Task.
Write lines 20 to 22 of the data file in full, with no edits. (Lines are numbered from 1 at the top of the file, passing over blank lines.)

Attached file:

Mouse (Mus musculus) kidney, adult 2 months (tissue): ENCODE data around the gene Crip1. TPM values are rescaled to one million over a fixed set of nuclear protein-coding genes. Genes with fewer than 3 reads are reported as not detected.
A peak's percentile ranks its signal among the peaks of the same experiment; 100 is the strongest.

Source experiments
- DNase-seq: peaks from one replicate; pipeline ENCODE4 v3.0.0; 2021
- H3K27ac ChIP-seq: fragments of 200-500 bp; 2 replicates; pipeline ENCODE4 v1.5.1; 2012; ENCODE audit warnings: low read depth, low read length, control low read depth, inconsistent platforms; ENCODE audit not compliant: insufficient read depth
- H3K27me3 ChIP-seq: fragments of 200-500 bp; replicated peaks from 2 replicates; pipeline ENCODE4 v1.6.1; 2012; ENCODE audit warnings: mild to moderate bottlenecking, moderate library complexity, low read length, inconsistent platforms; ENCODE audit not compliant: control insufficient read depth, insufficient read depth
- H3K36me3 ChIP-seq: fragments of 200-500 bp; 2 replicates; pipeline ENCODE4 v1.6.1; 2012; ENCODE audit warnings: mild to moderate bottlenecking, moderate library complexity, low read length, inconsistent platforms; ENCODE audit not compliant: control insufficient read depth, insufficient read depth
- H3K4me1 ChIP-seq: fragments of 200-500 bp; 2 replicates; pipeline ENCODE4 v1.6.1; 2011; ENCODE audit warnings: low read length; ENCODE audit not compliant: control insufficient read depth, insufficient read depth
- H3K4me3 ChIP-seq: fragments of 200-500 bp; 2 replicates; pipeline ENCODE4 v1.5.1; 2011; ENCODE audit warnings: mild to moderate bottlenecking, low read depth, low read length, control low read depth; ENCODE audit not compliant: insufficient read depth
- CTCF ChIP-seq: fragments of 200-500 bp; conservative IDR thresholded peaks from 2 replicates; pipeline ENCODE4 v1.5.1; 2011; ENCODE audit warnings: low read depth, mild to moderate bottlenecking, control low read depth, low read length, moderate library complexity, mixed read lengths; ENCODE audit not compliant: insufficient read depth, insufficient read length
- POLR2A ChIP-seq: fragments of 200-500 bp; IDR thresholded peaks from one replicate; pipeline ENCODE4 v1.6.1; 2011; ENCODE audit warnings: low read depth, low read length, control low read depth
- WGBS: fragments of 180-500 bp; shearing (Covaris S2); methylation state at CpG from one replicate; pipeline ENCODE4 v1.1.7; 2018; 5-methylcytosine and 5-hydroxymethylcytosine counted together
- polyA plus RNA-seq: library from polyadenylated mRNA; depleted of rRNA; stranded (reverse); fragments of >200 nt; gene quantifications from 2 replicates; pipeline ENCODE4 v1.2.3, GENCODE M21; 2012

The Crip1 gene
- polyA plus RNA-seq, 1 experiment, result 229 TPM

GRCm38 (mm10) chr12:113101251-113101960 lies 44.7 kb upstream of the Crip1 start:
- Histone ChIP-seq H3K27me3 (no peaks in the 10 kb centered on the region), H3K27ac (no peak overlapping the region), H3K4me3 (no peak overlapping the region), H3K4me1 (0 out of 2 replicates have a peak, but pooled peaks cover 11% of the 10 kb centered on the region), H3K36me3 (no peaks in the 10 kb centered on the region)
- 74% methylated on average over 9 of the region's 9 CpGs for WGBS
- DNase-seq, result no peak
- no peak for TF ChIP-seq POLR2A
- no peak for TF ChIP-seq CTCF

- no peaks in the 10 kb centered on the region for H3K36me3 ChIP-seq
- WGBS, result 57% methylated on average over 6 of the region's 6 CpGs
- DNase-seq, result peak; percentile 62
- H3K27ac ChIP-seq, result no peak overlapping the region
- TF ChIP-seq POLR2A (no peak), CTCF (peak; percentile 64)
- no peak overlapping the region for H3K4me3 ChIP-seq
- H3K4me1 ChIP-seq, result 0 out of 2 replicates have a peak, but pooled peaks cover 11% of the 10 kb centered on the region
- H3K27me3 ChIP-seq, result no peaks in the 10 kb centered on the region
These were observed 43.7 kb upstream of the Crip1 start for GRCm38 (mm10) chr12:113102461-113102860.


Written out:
- no peak for TF ChIP-seq POLR2A
- no peak for TF ChIP-seq CTCF

- no peaks in the 10 kb centered on the region for H3K36me3 ChIP-seq